WELL, ACTUALLY, HOGAN IS: Gov. Larry Hogan and Lt. Gov. Boyd K. Rutherford reported Tuesday that they raised more than $1 million in roughly a month this spring, bringing their campaign cash total to more than $9 million — far outpacing their Democratic challengers. The Republican governor’s campaign now has more than twice as much cash as all of the seven major Democratic Party candidates combined, Luke Broadwater and Michael Dresser of the Sun report.

STATE LAUNCHES CLIMATE ACADEMY: Maryland is launching the nation’s first state-sponsored Climate Leadership Academy to help local governments, state agencies, nonprofits and the private sector prepare to address the impact of global warming. State officials kicked off the initiative during a three-day State of the Coast conference taking place this week in Cambridge, laying out their vision for how the state can help stakeholders gird for climate change, Josh Kurtz of Maryland Matters writes.

REP. BROWN BACK ON THE HILL: The AP is reporting that Rep. Anthony Brown, who suffered a minor stroke this month, has returned to Capitol Hill to get back to work. Brown, a Democrat, planned to speak Tuesday evening on the House floor about the defense authorization bill. Matthew Verghese, Brown’s spokesman, says Brown also planned to sign a discharge petition to force floor votes on immigration legislation.

SEIU LOCAL BACKS EDWARDS IN PG: Service Employees International Union Local 500 is backing Donna F. Edwards in her bid to be the next county executive of Prince George’s, citing her advocacy on behalf of working people, Rachel Chason of the Post reports.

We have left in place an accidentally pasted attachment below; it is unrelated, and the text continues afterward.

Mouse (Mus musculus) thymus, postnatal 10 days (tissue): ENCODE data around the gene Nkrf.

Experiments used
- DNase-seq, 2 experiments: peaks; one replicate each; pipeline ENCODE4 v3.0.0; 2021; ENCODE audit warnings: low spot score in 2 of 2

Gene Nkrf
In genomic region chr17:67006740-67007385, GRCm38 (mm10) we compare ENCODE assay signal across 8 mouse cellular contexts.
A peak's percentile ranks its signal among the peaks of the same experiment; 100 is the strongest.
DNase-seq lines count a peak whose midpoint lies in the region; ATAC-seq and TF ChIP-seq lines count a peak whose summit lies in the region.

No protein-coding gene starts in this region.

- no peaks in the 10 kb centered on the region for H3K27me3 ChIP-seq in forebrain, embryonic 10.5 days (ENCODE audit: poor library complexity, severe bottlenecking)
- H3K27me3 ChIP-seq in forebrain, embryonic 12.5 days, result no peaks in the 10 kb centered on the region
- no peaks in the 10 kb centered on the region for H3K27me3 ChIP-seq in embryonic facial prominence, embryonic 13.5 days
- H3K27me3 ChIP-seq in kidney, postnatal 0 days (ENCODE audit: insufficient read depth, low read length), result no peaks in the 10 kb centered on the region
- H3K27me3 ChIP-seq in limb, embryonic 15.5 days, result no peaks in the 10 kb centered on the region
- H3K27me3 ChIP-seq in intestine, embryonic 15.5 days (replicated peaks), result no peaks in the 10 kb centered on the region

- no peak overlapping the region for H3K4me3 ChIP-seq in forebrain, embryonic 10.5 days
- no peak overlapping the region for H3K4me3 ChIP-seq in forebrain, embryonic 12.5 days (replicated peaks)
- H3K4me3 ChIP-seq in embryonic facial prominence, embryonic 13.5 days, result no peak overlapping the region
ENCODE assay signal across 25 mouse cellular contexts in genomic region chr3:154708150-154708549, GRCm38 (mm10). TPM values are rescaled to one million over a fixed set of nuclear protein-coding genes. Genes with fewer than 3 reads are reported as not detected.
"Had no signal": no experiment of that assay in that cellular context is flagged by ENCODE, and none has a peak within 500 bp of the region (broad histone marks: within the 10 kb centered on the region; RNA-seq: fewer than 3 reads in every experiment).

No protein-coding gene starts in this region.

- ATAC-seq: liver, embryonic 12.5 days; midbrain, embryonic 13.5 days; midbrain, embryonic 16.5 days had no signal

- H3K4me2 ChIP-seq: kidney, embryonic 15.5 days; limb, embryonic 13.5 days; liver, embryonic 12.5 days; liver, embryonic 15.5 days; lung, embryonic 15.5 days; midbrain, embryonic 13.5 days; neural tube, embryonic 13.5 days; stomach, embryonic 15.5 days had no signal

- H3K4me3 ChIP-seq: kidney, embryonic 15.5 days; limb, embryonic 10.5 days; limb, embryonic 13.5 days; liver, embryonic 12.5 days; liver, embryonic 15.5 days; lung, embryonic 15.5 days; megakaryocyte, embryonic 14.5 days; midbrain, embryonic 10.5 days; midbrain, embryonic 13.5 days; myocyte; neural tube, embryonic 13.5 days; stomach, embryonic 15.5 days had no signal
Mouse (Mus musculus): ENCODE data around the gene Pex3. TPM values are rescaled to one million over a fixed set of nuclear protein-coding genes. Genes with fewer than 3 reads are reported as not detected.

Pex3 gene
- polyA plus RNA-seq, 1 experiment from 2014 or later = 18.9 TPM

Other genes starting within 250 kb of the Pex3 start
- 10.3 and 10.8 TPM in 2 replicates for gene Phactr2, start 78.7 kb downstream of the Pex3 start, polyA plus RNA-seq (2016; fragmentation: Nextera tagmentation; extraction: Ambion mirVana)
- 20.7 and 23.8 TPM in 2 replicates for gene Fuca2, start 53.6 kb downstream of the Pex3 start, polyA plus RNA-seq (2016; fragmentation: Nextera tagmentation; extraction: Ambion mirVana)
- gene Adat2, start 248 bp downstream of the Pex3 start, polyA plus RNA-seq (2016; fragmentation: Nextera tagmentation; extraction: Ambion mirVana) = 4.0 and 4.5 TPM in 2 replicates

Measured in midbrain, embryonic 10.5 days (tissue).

REPLACING KAMENETZ: Baltimore County Councilwoman Vicki Almond, who is running for county executive, on Tuesday removed herself from consideration to serve as interim county executive as the council moves to fill the vacancy left by Kevin Kamenetz’s death. During the hearing, multiple residents told council members they wanted them to pick Don Mohler, a longtime county official who was Kamenetz’s chief of staff, as the interim executive. Councilman Tom Quirk said later Tuesday that Mohler has support among council members, Pamela Wood of the Sun reports.

AFZALI AHEAD MONEY-WISE: Del. Kathy L. Afzali enters the final weeks before the Frederick County executive primary with a commanding fundraising advantage over her two GOP rivals, CPA Regina M. Williams, the former budget officer for Frederick County, and Kirby Delauter, a businessman and former county commissioner now serving on the Frederick County Council, Bruce DePuyt of Maryland Matters writes.

MO CO GIVE IMMIGRANT DEFENSE GO-AHEAD: The Montgomery County Council plans to provide money for the legal defense of undocumented immigrants facing deportation. The legal aid for low-income immigrants was initially supposed to come in the form of a grant to the Capital Area Immigrants’ Rights Coalition and be available to detained immigrants with few financial resources. But CAIR said it would decline the grant after the council attached a lengthy list of criminal convictions that would disqualify many applicants, Jennifer Barrios of the Post reports.

FRUGING: Doug Donovan of the Sun writes about FRUGing – Fund-Raising Under the Guise of Research. Using a survey to help raise money is a tactic used by all political parties and interest groups, said Mileah Kromer, director of Goucher College’s Sarah T. Hughes Field Politics Center. “It’s using a survey to engage folks to think about issues in a way that would compel them to donate money,” Kromer said. “It’s common practice.”